Sizing projection screens for video projection

The correct size of projection screen used for video images (that will increasingly include text carried on the web), is determined by the distance that the furthest viewer is from the screen.

In my experience of attending meetings in various situations, the screens are almost invariably too small to read web text (assuming corrected vision) if you are at the back of the room. This condition is of course determined by the multimedia designer, and the presenter can do little more than say "Move forward if you have trouble reading the text."

Avoid this problem!

Here is a table showing typical screen sizes for various room lengths.

Also see the related page Determining the throw distance for LCD projectors

Width of screen required vs. the distance to the furthest viewer

16 ft. requires a 50x50 screen (Monitors can often be used in this small-sized room)

20ft. requires a 60x60 screen (actual image: 60in. wide x 45in. tall)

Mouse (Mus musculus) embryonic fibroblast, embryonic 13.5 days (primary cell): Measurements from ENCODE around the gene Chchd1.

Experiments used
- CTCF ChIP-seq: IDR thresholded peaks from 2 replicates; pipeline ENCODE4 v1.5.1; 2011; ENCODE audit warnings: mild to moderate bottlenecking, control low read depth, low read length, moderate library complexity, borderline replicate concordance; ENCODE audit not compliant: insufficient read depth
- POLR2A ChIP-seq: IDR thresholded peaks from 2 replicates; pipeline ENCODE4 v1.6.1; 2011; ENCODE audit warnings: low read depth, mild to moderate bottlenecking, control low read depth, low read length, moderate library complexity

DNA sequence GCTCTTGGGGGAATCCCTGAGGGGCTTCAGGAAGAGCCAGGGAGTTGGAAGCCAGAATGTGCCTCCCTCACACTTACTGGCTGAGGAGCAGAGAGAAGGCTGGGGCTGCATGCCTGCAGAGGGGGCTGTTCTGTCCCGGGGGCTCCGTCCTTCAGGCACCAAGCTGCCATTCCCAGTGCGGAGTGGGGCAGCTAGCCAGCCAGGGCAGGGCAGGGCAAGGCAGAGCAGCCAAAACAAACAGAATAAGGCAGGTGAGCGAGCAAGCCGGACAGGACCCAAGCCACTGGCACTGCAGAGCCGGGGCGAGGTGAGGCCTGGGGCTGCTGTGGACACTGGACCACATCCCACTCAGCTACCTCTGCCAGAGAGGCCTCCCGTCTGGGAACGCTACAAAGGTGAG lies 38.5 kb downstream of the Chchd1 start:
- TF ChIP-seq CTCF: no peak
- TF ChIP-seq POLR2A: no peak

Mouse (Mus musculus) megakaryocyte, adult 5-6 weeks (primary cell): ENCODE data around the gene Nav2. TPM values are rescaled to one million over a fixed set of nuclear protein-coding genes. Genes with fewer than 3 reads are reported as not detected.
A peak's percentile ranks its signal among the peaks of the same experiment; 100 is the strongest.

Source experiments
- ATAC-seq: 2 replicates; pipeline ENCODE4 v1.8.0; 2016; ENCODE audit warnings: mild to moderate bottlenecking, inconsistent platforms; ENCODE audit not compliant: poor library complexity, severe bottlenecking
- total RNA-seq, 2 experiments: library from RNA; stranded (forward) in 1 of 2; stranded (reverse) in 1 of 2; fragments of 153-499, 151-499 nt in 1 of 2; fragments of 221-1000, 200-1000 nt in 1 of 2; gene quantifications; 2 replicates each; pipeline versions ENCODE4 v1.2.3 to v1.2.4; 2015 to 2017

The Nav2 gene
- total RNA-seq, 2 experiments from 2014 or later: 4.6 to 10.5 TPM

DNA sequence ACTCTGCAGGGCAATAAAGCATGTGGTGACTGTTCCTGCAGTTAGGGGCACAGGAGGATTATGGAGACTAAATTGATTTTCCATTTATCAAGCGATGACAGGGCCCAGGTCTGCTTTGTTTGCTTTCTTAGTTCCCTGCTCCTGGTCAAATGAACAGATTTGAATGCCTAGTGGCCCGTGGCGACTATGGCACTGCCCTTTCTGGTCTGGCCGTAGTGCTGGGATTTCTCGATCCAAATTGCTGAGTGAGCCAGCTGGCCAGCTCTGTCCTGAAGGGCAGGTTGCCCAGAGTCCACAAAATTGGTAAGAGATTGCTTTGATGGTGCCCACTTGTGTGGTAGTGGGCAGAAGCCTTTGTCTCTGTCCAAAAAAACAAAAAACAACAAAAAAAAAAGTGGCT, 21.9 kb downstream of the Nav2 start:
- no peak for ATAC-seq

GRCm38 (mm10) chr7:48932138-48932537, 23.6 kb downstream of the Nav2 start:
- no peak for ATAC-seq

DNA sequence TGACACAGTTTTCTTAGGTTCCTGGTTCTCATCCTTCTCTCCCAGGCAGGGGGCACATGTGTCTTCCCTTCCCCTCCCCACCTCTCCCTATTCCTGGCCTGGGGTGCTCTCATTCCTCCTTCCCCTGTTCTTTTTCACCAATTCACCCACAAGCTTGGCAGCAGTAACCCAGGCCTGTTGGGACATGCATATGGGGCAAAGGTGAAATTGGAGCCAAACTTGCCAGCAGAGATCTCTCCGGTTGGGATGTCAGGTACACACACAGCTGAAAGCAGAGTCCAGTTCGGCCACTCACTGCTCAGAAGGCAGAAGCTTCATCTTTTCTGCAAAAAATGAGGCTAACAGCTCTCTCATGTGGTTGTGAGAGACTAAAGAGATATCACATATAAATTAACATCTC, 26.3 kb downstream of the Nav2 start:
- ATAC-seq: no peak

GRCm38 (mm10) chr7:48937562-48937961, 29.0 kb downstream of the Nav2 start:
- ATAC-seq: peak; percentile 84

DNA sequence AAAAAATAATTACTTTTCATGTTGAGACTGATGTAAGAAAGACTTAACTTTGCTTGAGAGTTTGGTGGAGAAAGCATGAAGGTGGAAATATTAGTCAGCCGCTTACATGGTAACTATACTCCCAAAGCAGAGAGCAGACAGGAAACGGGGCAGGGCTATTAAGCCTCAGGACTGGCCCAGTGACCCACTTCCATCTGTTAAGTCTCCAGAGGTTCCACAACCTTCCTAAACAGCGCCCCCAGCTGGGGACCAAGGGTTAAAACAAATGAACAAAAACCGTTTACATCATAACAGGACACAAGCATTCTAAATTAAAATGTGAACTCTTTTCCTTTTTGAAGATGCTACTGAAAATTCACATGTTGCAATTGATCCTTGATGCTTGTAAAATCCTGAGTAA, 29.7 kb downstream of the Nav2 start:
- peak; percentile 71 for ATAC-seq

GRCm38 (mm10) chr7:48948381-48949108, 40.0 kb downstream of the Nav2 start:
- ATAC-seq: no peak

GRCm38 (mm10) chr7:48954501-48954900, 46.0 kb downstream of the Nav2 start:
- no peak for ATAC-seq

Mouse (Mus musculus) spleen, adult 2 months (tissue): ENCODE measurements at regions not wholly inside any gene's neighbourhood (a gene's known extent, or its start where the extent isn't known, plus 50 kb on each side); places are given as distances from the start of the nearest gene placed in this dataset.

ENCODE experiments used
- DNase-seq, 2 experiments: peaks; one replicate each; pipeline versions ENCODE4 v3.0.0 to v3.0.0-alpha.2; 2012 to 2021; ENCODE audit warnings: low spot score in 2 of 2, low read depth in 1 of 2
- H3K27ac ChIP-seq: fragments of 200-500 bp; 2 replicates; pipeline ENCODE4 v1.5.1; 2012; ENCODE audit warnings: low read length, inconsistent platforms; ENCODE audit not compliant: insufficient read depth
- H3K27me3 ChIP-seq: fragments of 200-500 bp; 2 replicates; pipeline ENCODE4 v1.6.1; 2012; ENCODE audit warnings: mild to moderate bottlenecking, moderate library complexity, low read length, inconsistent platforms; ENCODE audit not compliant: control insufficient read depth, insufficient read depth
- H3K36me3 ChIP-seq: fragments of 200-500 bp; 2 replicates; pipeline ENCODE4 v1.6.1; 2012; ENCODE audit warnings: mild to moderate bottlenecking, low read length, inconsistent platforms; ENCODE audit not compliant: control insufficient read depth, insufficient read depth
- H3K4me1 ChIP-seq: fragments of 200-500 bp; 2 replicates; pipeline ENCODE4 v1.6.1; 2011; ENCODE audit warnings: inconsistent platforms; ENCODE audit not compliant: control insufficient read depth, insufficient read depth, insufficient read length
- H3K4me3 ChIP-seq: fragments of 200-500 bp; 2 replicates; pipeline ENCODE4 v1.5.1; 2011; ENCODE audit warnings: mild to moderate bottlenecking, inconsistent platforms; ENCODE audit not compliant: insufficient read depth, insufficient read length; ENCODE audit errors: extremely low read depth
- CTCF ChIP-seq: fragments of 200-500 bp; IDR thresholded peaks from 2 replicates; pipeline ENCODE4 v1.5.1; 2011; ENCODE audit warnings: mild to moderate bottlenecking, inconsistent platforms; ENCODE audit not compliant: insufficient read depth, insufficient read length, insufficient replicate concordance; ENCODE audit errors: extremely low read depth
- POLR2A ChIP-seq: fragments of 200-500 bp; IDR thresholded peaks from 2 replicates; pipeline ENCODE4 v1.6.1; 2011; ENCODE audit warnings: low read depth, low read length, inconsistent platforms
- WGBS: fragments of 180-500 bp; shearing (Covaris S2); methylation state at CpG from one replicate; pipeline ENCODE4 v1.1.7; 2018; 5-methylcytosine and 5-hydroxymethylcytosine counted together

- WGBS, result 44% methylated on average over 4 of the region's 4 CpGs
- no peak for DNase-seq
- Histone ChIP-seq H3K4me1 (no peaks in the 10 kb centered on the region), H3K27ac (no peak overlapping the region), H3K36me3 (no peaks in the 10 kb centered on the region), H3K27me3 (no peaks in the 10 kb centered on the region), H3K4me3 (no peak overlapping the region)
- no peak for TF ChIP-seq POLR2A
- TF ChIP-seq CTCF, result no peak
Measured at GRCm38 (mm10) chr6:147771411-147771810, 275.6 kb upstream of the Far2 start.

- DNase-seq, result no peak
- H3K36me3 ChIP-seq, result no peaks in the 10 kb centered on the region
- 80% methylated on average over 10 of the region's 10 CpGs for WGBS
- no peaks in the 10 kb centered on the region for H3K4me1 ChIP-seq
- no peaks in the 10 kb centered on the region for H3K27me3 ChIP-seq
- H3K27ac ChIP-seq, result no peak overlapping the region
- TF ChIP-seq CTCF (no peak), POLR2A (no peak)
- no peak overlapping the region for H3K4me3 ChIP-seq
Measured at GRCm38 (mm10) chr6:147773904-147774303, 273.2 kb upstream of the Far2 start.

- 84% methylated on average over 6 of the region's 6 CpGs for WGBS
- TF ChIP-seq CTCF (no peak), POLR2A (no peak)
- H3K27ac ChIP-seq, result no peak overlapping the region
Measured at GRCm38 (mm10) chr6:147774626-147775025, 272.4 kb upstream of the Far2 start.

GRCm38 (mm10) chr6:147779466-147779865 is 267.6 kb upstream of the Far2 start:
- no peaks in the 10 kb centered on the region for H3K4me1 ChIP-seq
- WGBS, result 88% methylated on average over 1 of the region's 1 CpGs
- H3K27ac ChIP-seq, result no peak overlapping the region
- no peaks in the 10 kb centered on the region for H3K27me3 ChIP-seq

24ft. requires a 70x70 screen (actual image: 70in. wide x 52in. tall)

28ft. requires an 84x84 screen (actual image: 84in. wide x 63in. tall)

32ft. requires an 8ft.x8ft.screen (actual image: 8ft. wide x 6ft. tall)

36ft. requires a 9ft.x9ft. screen (actual image: 9ft. wide x 7ft. tall)

40ft. requires a 10ft.x10ft.screen (actual image:10ft. wide x 7.5ft. tall)

44ft. requires an 11ft.x 11ft. screen (actual image: 11ft. wide x 8ft. tall)

48ft. requires a 12ft.x12ft.screen (actual image 12ft. wide x 9ft. tall)


So that everyone can see the entire video image, always have the bottom edge of the image at least 6ft. above the floor.

The reason for showing the screen size as square, above, when the image is actually rectangular, is to utilize standard transparency projector sizes from screen manufacturers. You just don't need to pull the screen down all the way for video images.

As "16x9 proportion" images become more popular, the sizes above will not apply.

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